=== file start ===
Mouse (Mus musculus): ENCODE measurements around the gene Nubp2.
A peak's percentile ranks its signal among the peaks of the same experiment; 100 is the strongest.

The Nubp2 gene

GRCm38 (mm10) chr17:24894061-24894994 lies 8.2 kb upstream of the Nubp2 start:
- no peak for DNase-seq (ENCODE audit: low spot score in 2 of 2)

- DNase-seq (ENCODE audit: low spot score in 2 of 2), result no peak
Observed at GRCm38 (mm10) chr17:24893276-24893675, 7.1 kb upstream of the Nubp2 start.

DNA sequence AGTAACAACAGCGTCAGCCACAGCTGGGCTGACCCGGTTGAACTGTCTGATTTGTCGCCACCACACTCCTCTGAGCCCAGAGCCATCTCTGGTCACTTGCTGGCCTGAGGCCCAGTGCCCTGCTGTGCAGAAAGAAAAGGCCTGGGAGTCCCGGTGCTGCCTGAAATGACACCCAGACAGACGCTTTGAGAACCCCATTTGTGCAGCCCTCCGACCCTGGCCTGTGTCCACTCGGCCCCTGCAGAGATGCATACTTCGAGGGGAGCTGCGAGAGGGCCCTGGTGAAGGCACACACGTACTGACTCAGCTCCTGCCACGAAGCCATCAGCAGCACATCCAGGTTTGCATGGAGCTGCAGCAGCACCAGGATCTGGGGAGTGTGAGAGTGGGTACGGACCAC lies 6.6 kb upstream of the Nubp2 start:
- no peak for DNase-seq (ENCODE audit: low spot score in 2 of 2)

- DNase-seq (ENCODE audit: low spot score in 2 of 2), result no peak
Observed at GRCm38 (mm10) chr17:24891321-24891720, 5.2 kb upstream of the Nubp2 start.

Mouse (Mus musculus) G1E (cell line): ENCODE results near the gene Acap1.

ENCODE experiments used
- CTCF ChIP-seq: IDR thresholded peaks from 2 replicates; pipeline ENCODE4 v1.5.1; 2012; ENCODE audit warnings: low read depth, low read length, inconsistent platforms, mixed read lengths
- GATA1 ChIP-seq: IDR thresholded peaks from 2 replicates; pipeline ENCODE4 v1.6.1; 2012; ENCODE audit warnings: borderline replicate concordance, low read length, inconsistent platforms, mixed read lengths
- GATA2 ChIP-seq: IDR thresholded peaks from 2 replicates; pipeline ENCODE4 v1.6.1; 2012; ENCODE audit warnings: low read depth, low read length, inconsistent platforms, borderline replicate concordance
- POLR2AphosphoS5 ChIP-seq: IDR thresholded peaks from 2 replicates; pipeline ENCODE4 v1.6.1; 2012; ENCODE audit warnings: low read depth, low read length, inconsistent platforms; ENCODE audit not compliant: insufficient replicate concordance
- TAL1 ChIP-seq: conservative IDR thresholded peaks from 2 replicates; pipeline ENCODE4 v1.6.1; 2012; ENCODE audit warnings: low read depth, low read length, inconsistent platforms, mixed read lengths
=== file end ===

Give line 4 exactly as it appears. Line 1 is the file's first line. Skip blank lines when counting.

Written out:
GRCm38 (mm10) chr17:24894061-24894994 lies 8.2 kb upstream of the Nubp2 start: